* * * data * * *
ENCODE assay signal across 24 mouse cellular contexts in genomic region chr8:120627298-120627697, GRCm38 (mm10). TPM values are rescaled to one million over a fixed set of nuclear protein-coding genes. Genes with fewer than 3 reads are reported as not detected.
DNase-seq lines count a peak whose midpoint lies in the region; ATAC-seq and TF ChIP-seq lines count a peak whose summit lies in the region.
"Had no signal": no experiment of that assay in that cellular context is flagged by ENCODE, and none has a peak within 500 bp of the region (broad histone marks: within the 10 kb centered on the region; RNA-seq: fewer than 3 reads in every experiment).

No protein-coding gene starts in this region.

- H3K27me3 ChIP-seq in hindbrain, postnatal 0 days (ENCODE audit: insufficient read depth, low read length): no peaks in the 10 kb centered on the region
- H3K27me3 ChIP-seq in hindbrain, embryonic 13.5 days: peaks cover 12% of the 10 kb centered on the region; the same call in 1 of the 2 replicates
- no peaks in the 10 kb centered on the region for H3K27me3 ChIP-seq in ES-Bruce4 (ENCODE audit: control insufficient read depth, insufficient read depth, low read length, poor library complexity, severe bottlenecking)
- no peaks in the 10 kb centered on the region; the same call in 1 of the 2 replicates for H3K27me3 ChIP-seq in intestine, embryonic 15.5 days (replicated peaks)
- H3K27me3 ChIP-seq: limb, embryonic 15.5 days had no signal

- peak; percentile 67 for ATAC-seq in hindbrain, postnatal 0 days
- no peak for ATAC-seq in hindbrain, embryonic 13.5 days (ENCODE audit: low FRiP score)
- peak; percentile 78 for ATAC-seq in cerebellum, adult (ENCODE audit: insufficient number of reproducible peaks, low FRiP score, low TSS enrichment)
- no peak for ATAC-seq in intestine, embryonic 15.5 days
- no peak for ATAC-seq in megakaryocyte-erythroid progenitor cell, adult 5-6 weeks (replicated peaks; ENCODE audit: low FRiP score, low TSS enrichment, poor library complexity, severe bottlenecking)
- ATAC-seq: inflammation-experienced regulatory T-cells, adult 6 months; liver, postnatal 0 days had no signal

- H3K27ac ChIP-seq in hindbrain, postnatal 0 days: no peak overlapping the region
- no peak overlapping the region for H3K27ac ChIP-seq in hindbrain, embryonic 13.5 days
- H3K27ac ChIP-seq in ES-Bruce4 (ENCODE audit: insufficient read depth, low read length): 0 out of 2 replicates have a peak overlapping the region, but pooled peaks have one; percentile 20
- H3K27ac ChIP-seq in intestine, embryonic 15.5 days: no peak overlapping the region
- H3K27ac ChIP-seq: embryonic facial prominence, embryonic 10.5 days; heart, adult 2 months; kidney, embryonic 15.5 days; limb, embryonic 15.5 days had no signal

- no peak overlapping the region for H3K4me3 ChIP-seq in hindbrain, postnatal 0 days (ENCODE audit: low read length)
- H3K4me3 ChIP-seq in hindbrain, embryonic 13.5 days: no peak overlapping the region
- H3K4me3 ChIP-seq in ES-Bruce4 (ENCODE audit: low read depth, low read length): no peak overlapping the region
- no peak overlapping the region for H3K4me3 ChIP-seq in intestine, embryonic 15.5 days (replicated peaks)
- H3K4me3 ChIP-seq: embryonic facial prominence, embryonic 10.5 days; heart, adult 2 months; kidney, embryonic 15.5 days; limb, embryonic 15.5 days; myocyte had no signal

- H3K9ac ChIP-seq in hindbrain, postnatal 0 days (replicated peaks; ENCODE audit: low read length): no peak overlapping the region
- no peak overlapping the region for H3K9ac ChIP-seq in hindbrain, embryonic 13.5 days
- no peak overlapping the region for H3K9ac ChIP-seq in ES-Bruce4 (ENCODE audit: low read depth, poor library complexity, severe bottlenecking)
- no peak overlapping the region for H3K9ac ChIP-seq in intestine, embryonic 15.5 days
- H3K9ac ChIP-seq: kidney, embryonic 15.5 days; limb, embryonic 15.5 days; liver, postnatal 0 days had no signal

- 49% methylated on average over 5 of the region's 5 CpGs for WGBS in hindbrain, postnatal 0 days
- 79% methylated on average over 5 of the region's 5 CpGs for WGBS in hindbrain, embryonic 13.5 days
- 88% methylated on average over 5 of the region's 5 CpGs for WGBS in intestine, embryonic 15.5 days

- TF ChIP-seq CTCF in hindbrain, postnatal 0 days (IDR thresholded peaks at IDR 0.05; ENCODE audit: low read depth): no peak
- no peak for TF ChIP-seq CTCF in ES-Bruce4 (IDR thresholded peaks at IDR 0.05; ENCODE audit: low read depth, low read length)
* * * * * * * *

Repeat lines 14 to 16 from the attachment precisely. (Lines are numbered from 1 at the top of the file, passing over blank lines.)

- no peak for ATAC-seq in megakaryocyte-erythroid progenitor cell, adult 5-6 weeks (replicated peaks; ENCODE audit: low FRiP score, low TSS enrichment, poor library complexity, severe bottlenecking)
- ATAC-seq: inflammation-experienced regulatory T-cells, adult 6 months; liver, postnatal 0 days had no signal

- H3K27ac ChIP-seq in hindbrain, postnatal 0 days: no peak overlapping the region